Reading with Olympia and Ira: Two Under Two!

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The book goddess was smiling on me (again) in February when I joyously welcomed my first grandson into my life. I’m already firmly ensconced on cloud nine since the arrival of his cousin Olympia last February, but I needed the carpenters to raise the roof beams really high once again when Ira arrived. He’s an adorable, chubby, sunny baby who already has a big appetite for books. Olympia calls him “Rah Rah,” which lets us know that she’s already rooting for him. Ira’s mother was not the bookworm that Olympia’s mother was as a child, but her commitment to reading to Ira is ferocious. She and her husband are especially excited about the scientific correlation between reading books at bedtime and longer sleep for babies!

Their baby registry was at their awesome local bookstore, Oblong Books in Rhinebeck, N.Y., which says a lot. They regard How to Raise a Reader (by Pamela Paul and Maria Russo) as a Bible and started reading to Ira from the jump. They have piles of books for daytime reading and different, calming ones for night, primarily board but occasionally cloth. He even reads during tummy time. As with his cousin Olympia, his attention span seems remarkable to me. Not to mention how carefully he tracks the pages with his eyes… and he’s only a few months old! And the entire adult population of Ira-ville is dedicated to making sure that he’s an enthusiastic reader. Happily, their local library, the Clinton Community Library, has tons of programming for kids, including prerecorded readings of books for all ages.

So far, Ira’s fave book seems to be the simple, high-contrast, black-and-white Hello, My World by Duopress Labs and Jannie Ho. He’s also getting a good head start on Olivier Dunrea’s Gossie books, especially Gideon and Otto; the classic The Very Hungry Caterpillar and Ten Little Rubber Ducks by the dearly departed Eric Carle; Peek-a Who? by Nina Laden; Jimmy Fallon’s Everything Is Mama and Your Baby’s First Word Will Be DADA; and, of course, the universal soporific, Goodnight Moon by Margaret Wise Brown and Clement Hurd.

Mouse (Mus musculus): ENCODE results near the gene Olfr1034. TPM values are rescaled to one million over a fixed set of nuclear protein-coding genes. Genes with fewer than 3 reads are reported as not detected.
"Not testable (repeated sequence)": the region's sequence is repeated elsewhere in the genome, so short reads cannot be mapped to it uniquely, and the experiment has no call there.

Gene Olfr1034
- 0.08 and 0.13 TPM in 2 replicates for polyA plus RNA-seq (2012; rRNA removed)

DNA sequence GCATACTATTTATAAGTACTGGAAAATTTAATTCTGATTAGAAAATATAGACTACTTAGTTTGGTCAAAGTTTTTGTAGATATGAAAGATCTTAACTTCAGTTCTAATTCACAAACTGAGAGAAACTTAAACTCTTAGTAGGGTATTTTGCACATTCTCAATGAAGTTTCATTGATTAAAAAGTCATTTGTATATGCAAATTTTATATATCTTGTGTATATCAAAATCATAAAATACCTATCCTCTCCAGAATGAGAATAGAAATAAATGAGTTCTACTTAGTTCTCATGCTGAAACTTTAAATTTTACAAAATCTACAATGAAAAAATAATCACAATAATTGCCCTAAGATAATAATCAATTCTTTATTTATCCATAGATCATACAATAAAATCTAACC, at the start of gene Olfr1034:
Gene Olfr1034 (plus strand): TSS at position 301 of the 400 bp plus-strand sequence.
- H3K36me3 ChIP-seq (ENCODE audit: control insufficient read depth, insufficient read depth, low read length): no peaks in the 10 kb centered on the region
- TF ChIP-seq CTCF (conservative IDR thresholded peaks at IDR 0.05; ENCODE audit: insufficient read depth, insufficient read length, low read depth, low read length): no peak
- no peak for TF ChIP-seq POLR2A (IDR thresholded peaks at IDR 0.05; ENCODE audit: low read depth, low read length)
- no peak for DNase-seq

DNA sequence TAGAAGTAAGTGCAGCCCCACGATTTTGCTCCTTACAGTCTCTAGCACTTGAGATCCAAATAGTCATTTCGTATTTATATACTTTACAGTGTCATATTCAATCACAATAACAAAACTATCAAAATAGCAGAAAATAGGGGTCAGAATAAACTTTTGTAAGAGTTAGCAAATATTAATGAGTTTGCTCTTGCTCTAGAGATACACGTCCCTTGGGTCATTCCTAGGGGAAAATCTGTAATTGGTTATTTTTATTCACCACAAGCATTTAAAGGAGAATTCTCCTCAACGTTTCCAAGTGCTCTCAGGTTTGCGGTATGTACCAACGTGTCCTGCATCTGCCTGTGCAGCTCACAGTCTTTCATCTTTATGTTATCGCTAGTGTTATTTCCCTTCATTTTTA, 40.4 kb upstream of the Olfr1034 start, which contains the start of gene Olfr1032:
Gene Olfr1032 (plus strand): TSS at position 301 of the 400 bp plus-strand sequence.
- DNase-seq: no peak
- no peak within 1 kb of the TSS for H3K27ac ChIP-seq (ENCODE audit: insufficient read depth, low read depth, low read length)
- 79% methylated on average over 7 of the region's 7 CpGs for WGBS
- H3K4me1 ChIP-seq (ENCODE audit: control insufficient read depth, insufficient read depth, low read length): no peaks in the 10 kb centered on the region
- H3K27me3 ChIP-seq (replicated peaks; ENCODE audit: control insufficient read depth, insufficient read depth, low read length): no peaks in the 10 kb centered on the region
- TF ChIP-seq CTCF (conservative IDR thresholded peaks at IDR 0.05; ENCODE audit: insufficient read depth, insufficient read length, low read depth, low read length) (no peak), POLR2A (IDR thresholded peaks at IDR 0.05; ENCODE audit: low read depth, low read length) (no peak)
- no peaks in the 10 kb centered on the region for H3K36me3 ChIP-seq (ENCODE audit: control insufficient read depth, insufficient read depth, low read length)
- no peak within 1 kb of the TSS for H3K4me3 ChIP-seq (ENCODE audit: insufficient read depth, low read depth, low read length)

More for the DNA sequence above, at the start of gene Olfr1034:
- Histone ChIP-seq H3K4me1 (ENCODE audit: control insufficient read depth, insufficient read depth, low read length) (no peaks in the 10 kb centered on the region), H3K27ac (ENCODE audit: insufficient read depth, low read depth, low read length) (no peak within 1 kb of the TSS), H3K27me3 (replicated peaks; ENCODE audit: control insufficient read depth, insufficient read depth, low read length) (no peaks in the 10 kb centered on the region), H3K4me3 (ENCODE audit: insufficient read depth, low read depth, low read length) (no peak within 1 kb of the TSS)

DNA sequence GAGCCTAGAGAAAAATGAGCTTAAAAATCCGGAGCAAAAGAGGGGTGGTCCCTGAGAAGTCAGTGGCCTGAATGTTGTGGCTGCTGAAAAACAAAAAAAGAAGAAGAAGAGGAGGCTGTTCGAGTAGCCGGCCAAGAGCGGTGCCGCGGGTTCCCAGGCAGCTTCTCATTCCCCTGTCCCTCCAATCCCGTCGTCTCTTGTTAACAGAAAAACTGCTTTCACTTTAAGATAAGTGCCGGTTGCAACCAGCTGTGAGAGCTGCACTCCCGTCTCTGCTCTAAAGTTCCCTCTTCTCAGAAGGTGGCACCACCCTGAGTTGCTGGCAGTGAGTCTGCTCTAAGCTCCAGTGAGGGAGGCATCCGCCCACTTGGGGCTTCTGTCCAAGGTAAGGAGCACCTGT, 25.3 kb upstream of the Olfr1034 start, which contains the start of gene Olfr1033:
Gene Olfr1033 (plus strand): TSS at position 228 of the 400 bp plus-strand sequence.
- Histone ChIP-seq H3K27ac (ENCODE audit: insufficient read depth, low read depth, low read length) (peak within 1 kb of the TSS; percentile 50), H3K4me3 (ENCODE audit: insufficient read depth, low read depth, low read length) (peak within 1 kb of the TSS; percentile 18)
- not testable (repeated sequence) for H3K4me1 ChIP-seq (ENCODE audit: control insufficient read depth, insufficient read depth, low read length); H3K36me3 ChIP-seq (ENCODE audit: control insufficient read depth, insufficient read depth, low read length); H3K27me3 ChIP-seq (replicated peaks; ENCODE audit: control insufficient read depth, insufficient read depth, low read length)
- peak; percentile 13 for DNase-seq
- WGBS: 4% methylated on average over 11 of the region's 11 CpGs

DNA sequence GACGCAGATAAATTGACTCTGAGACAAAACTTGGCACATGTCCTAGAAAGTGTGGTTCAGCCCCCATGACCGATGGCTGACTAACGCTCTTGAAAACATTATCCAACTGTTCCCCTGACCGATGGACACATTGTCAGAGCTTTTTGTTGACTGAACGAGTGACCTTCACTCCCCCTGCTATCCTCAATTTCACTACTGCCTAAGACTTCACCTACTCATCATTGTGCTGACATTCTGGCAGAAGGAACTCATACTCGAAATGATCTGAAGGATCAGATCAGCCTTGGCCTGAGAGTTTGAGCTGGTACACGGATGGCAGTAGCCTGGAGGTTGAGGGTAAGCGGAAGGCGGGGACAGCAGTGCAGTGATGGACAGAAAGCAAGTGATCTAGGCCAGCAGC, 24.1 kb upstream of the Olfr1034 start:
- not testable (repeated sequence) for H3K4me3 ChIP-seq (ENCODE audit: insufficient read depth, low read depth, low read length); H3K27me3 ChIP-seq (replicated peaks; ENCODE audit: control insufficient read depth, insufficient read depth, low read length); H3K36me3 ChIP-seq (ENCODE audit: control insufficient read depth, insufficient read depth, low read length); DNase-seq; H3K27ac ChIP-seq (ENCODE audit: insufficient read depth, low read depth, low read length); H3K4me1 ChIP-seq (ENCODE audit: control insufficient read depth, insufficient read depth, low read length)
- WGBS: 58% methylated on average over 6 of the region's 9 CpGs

Between books, I like to sing to Ira as I do with Olympia. My current song for him is It’s Raining Men, a campy anthem from the ’80s. And I love to sing both kids the old-timey Mister Donut jingle from my own youth:

I can’t help but notice more than ever that the majority of children’s books take place in rustic settings filled with flowers and trees and sheep and horses and suchlike. Honestly, I’m sick of it, and wonder how many kids live in or can connect to such settings. When my grandchildren are ready to enter the wonderful world of picture books, the first one I’ll reach for is the Caldecott Honor book Nana in the City by Lauren Castillo, both for contrast to all the pastoral stuff and because I’m a dyed-in-the-wool urban dweller. And I’m sure a lot of other grandparents are, too. I mean, really!

Olympia, now well over a year old, continues to love reading, especially when it features her go-to characters—Good Night, Curious George, Gossie (especially BooBoo, who loves bubbles, one of her favorite words), Brown Bear, Brown Bear, What Do You See?, Dr. Seuss’s The Foot Book, and Corduroy. She loves to revisit her favorites and has gained a deeper understanding of them. Her current new absolute fave is the recently published 100 Animals by Steve Jenkins, which has about a million lift-the-flaps, each with a fun animal “inside.”

Now that Olympia’s walking, there’s nothing better than when she marches over carrying a book and insisting I read it to her right now! She’s in daycare now, and, happily, it’s stocked with good, age-appropriate books. Some of her favorites are books that she reads both at home and at “school” (Planting the Rainbow and Eating the Alphabet by Lois Ehlert, another dearly departed children’s book author). If a book features words that she’s learning—balloon, banana, bubbles, etc.—that quickly becomes a favorite, too. She continues to point to special or familiar things in a book, which can be surprising and fun for me, too. At daycare, her observant teachers noticed that reading or being read to is a surefire way to calm Olympia down if she gets upset about anything in the course of a day. Another perfect demonstration of the magical power of books, especially if you start really early.

I couldn’t be luckier than to have these two adorable and literary grandchildren in my life. I look forward to snuggling up and reading out loud with them for a long, long, long, long time.

Read other installments of the Reading with Olympia and Ira series here, here, and here.

Becoming a grandmother twice is Betsy Groban’s latest accomplishment. She also worked for decades in book publishing, public broadcasting, and arts advocacy.

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